It is a critical skill for a leader in a multicultural organisation. When a manager makes a decision about a conflict management strategy he must take into account not only the achievement of short-term goals but the long-term consequences to subordinates as well. Knowledge of personal cultural patterns could assist a leader in suspending judgement. This could help in face management which are prominent in some cultures.
Recommendations and Conclusion
“When I think of what has helped me bridge cultural gaps, it is more than just sensitivity; it is enjoyment of the difference, even when they arise in conflicts” – Mayer
Cross cultural conflicts could be function or dysfunctional depending upon how the conflict is managed. The cross culture phenomenon may cause confusion and affecting perceptions, thus it is imperative for managers and those in leadership roles to understand the skills involved in suppressing such situations and guiding the diverse workforce to path of organizational success.
A multicultural organization should follow a three step plan.
An induction program for new employees focusing on cultural specific training.
A diversity and conflict resolution training.
A long term objective of continuous up gradation of employees understanding of cultural issues and new strategies for conflict resolution.
In current scenario the key term to understand for managers is culture fluency. Being culturally fluent involves all aspects discussed in this paper. It strengthens a leader’s skill in identifying the root cause, the nature of conflict and methods required to successfully resolve a potential escalating situation.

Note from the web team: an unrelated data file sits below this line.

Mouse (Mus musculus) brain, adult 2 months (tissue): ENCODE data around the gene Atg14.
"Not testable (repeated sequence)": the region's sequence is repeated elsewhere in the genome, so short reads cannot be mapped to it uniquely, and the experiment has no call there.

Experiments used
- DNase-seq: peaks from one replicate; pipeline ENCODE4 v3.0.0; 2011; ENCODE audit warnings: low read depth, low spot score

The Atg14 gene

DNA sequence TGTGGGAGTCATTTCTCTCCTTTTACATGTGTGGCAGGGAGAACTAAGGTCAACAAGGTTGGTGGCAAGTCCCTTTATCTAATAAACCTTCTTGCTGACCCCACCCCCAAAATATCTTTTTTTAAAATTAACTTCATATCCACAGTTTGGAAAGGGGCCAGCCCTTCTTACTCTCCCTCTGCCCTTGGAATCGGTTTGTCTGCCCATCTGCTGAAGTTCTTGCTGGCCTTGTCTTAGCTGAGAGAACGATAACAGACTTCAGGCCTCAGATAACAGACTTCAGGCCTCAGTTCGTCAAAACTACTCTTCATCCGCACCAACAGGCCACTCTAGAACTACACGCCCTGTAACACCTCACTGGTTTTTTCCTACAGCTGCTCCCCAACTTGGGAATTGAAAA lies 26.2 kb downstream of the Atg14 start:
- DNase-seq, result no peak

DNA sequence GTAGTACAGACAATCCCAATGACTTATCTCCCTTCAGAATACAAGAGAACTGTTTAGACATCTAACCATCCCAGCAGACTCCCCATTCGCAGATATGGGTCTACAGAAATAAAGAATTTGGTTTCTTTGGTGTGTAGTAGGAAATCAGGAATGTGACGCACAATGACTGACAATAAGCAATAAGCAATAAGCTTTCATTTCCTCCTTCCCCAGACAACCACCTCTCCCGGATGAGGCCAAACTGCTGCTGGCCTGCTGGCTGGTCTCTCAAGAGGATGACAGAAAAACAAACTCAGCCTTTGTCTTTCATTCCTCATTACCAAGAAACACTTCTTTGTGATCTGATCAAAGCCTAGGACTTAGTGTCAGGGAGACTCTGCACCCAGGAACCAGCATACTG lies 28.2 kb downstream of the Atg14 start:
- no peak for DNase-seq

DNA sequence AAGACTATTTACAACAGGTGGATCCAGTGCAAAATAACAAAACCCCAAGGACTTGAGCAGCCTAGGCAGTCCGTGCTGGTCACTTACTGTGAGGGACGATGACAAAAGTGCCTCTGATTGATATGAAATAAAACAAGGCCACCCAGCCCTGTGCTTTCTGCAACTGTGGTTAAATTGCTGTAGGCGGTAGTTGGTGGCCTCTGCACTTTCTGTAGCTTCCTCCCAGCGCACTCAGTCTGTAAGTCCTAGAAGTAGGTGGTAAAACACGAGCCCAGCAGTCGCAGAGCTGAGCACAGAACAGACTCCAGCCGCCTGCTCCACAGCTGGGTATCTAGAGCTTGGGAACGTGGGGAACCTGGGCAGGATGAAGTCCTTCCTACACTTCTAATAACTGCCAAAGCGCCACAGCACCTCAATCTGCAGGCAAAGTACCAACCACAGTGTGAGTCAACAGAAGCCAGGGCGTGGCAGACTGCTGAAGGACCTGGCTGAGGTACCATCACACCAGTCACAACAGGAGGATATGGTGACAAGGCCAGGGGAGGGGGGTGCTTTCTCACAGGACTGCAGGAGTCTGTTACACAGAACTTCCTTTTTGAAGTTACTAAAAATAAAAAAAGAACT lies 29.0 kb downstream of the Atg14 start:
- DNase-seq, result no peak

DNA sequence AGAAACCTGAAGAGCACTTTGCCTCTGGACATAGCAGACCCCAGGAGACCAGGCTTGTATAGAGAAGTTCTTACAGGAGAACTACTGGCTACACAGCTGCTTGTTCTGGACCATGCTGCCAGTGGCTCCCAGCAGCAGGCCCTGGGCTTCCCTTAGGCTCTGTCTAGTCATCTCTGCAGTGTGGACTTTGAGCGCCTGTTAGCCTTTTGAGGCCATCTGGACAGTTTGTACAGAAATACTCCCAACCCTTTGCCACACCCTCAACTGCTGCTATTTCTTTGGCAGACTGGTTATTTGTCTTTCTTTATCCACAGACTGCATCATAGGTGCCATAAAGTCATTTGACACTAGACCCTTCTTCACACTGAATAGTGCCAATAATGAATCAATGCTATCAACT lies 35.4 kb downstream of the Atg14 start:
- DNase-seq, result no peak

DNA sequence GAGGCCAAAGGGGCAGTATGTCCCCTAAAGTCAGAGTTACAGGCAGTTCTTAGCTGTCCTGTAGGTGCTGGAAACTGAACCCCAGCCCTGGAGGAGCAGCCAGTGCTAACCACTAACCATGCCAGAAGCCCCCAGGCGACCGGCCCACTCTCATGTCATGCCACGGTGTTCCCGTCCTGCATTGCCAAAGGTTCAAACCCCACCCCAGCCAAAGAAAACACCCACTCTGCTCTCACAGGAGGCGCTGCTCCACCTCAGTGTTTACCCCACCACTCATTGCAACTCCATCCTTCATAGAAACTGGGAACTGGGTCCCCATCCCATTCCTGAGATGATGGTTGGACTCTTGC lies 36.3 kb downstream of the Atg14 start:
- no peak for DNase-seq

The multi-dimensional character of cross-cultural conflicts requires multiple perspective leadership. Adaptive and evolving managers in such organizations are key to success.
This paper only provides an insight into intra-organization cross culture conflicts. A further scope would add another dimension to already complex situation. How would we manage two or more multicultural organization conflicts? We also require more intensive research on cultural values from a global stand point to fully characterize needs of tomorrow’s managers.
The following statement from Mayer succinctly concludes this paper: “The most serious conflicts in our world, with gravest consequences, involve cross-cultural issuesâ€¦Resolution must involve a new approach to interaction, in which the diversity of people becomes a source of strength and not a cause of tragedy.”